The amount of years I have lived so far is not a true measure of how I feel or act. One’s age never meant anything to me except a reference point for when they were born. I have never been one to judge a person’s actions based on their age; it is a meaningless point to me. The only one I judge is myself, as I notice the transitions between my mind and body. On a surface level, I am not going to walk around with my pants hanging low to reveal my underwear clad backside; however, I do not care if someone else wants to do it. Sure I wish I could stay up late at night like I used to do (think how much more I could get done), but my body now requires a certain amount of daily sleep if it wants to function in a lucid, steady way. I will say I have always been a big proponent of periodically letting your inner child out to play. When it comes to actors I understand why they want to maintain their youthfulness as they try to keep alive the facade that made them popular. I hope this does not come across as judgmental but when I see a celebrity trying to portray the illusion they maintained 20-30 years ago I feel sadness for them; even more so when they have simple physical stunts that are being handled by their very obvious stunt doubles. It is somewhat ironic that this very complaint I have had about his recent movies was not the case in this action drama. Arnold Schwarzeneggar (Batman & Robin,The Last Stand) played John “Breacher” Wharton, the head of a top level DEA task force. After bringing down a drug cartel’s safe house, the members of John’s group were systematically being brought down one at a time, as if someone was watching their every move. Based on its opening weekend box office receipts it appears this will be another disappointment for Arnold. Funny, I did not mind Arnold in this role; his character was older and more mature. Yes there was plenty of bloody violence and fighting but Arnold was not the focus. He shared the screen with among others, Joe Manganiello (Magic Mike, True Blood-TV) as Joe “Grinder” Phillips and Sam Worthington (Avatar, Man on a Ledge) as James “Monster” Murray. This crime film fails due to the script. There was so little story about the characters that I was not invested in their well-being. The movie was a series of agents being hunted and violently killed. However, the element of mystery was what kept my interest going in the story. I just hope the poor ticket sales won’t have Arnold thinking he needs to resurrect himself and say to us, “I’ll be back.”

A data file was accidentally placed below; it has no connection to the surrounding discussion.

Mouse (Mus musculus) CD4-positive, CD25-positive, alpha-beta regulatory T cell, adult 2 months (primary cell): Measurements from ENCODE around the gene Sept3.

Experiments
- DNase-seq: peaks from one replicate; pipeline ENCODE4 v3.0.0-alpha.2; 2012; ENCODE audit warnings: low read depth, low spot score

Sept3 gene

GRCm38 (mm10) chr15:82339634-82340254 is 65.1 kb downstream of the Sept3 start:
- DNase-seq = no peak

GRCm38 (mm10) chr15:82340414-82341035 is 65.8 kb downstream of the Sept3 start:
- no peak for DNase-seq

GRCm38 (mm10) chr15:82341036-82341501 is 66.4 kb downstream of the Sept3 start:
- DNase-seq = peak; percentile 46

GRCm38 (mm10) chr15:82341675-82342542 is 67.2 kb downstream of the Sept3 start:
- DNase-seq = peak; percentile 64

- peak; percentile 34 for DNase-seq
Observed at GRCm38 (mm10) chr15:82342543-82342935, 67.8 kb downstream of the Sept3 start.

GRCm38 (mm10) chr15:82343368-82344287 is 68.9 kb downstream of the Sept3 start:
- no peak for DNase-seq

On Saturday afternoons there was a television program that exposed me to some strange creatures. I remember watching a being that had the limbs of a human but was totally covered in scales like a fish, living in a dark lagoon. Tomatoes which never frightened me before were now wreaking havoc on innocent citizens with their massive weight. When I was little you would always find me in front of our television set on Saturdays watching this program, where each week the uniformed host would introduce a new movie. As I got older I started to figure out that the space aliens attacking Earth had aluminum foil wrapped around their heads and the colossal woman was not fifty feet tall; there was a split screen which explained my confusion on why there was never any interaction between her and anyone else. All of these movies served some level of entertainment. Looking back at those times I can easily say some of the films are now considered campy. With today’s movie review, this science fiction horror thriller took itself too seriously to be considered campy. A small group of space explorers on the planet Mars was completing their duties as they prepared for their return trip back to Earth. Their plans were disrupted when an evil force started to attack them and try to pick them off one at a time. Liev Schreiber (Salt, Defiance) as Commander Vincent Campbell did his best to battle the unknown force; however, I was completely perplexed why he even agreed to do this film. I felt the story was an amalgamation of several other movies, finding nothing new or exciting. The character Kim Aldrich, played by Olivia Williams (An Education, The Sixth Sense), was a Ripley wannabe from the Alien franchise as far as I could tell. The special effects were substandard to the point of almost being laughable. I have been sitting here racking my brain out to find something redeeming to say about this awful film and all I can come up with is the fact it did not have anything offensive in a hateful way. Do yourself a favor and go rent one of those campy movies from the 1950’s or 60’s, taking a pass on this film that was horrific for the wrong reasons. There were scenes of violence and blood.
1 1/4 stars